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You nailed the interview, got the job offer and started the new gig. There’s just one problem: It’s been a month, and you already want to quit.
There’s no rule against quitting a job after a month. If you quickly realize the job isn’t a suitable long-term fit, resigning will actually help your manager find an employee that’s better for the role.
“Most people who go into a job are being evaluated for the first 90 days,” says Tamiera Harris, a Philadelphia-based career and life coach and founder of Black Career Coach. “The employee should also be evaluating the employer.”
What to do when you want to quit your job after a month
Before you take action, the Harvard Business Review recommends making a list of reasons why you want to quit. Consider whether any issues could be resolved. Depending on why you want to quit, a conversation with your manager or human resources department could go a long way.
For example, if you were promised a better work-life balance, you may be able to adjust your hours or work remotely on certain days if possible, per HBR.
If you want to quit after a month because of larger issues, such as an inappropriate or abusive manager, unsafe work conditions, discrimination or being asked to do unethical work, talk to your human resources department. These could be situations that merit legal action; this 2023 U.S. News article explains things your employer can’t legally do.
Alternatively, you may want to quit for reasons that have nothing to do with your current job. Maybe you got a better job offer. Or, maybe personal circumstances have changed, and you must leave the workforce.
If your workplace issues aren’t solvable, or you’ve simply decided you want to quit, schedule a time to meet with your manager as soon as possible.
How to quit your job after a month
Put it in writing. As for how to actually quit, start by writing your two weeks’ notice. Bring a physical copy if you meet with your manager in person. If you’re meeting virtually, be prepared to email a copy of your notice to your manager and HR after the meeting.
Express your thanks. Start the conversation by thanking your manager for the opportunity and expressing appreciation for the time you’ve spent at the company. Then, tell them you’re submitting your resignation.
Given that you’ve only been there a month, your manager will probably be surprised. They may be emotional or take your decision personally. Try your best to temper their emotions by, again, showing your appreciation, according to HBR.
Consider giving feedback. Your manager may also be concerned about your experience and want to make sure the company isn’t doing anything that could drive away future employees.
Maybe some of that resonates with you. After all, if you’re quitting after a month, there’s a solid chance your expectations didn’t match the realities of the job.
Sharing — in a polite and professional way — which parts of the job didn’t match your expectations might help your manager, especially if they’re caught off guard by your resignation, says Tina Marie St. Cyr, executive career coach and founder of Bonfire Coaching in Houston.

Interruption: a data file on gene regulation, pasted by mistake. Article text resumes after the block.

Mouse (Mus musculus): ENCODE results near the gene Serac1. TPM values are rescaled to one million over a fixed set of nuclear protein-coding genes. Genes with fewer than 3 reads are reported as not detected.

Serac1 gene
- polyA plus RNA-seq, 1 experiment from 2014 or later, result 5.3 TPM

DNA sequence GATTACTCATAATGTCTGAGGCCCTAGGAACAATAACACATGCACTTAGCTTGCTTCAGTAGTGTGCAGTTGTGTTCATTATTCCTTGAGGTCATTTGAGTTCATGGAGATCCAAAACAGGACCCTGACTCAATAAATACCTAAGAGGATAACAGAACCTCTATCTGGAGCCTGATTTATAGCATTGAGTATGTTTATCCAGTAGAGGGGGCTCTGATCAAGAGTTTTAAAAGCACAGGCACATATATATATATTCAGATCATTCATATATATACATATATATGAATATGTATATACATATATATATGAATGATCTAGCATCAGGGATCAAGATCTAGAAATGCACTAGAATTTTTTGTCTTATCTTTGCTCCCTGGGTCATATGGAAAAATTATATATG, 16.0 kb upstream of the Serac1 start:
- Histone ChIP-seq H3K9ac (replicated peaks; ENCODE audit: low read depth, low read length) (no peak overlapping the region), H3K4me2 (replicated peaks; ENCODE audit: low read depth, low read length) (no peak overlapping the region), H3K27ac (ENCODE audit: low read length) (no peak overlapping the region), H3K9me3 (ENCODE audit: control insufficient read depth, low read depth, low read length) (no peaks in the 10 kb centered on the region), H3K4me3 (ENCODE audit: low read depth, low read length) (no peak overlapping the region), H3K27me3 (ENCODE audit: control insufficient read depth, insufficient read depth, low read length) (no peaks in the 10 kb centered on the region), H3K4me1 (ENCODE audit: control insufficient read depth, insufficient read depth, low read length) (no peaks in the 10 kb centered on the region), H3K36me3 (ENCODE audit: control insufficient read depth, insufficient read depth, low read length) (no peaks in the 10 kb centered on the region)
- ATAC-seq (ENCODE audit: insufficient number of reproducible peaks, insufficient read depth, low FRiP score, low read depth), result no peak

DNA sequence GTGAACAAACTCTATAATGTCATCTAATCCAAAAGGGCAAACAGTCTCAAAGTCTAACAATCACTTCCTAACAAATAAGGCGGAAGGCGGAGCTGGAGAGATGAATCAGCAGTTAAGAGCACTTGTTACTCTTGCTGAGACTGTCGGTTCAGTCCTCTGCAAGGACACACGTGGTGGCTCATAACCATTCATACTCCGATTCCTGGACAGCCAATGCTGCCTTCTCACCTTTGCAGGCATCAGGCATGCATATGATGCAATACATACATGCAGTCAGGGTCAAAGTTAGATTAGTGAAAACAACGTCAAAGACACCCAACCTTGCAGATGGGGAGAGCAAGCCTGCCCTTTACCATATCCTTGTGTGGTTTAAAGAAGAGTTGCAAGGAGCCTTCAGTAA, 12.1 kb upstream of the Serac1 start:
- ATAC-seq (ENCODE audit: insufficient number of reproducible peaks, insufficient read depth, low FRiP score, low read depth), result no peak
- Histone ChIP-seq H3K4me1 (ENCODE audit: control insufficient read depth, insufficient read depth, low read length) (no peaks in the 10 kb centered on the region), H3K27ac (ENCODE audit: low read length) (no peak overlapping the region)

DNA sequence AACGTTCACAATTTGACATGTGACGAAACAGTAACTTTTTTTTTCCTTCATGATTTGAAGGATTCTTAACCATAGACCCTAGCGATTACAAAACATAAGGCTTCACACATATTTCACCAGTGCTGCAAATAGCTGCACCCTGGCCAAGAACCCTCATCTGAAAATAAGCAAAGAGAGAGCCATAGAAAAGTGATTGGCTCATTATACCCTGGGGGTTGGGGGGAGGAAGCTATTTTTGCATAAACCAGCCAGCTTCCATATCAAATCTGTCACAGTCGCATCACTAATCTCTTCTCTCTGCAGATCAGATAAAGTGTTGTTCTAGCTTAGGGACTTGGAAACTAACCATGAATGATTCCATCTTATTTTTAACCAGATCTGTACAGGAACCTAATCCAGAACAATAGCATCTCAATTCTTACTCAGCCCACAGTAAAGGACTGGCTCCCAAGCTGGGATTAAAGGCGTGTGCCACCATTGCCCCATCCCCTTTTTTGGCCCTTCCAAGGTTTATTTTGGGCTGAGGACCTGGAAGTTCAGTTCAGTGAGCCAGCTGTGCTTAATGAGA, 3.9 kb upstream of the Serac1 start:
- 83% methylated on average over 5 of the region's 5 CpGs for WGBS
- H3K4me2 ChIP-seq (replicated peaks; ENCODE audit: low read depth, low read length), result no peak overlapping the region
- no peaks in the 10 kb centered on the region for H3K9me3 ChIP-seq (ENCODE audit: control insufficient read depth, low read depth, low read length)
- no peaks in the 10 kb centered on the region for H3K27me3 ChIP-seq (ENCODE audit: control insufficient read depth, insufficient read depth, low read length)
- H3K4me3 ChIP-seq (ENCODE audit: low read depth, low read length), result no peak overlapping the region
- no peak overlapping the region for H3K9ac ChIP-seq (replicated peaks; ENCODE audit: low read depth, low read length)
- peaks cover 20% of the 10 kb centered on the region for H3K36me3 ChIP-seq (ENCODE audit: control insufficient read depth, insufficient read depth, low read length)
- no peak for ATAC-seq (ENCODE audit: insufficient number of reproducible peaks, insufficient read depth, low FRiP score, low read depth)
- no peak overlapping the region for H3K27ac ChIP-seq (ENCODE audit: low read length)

“Document where your grievances are,” St. Cyr says. “It's beneficial for the employer or the hiring manager, if they're receptive.”
Anticipate negotiation attempts. Be prepared for your manager to counter with solutions, recommends talent solutions firm Robert Half. Determine in advance whether you’re open to any suggestions or solutions your manager may suggest. If not, rehearse some ways to politely decline.
Don’t get too specific about your next employer. If you’re quitting to accept another job offer, avoid getting into specifics. You don’t have to tell your manager which company you’ll be working for.
You can tell your manager why you’re accepting the other job offer, though, whether it’s because the other job offers better pay or flexibility, or is more related to your overall career goals.
Talk through next steps. Given that you’ve only been in the role for a month, your manager may prefer you leave immediately, especially if you’re still undergoing training. Ask your manager whether they’d like you to finish out your remaining two weeks, or resign effective immediately.
Close out the conversation by again thanking them for the opportunity. To leave on an especially professional note, offer to help transition your responsibilities to your colleagues, suggests Michael Page, a global recruiting firm.
Document your workflows, tasks you’ve completed and outstanding projects you’ll be leaving. Before you leave, share that information with your manager and relevant colleagues.
Should you list the job on your resume?
If the job was relevant to your broader career goals, Harris suggests creating a job category on your resume for “temporary contract opportunities” and listing the role there.
If you opt to include the job in your employment experience, be prepared to tell a recruiter or hiring manager why you left the role after a month.
“You can really be honest and say, ‘Hey, I recognized that it was not a good fit, and I wanted to find a role that better aligns with the path that I'm going in regards to my career,” Harris says.
If the job isn’t tied to your broader goals, though, feel free to leave the job off your resume.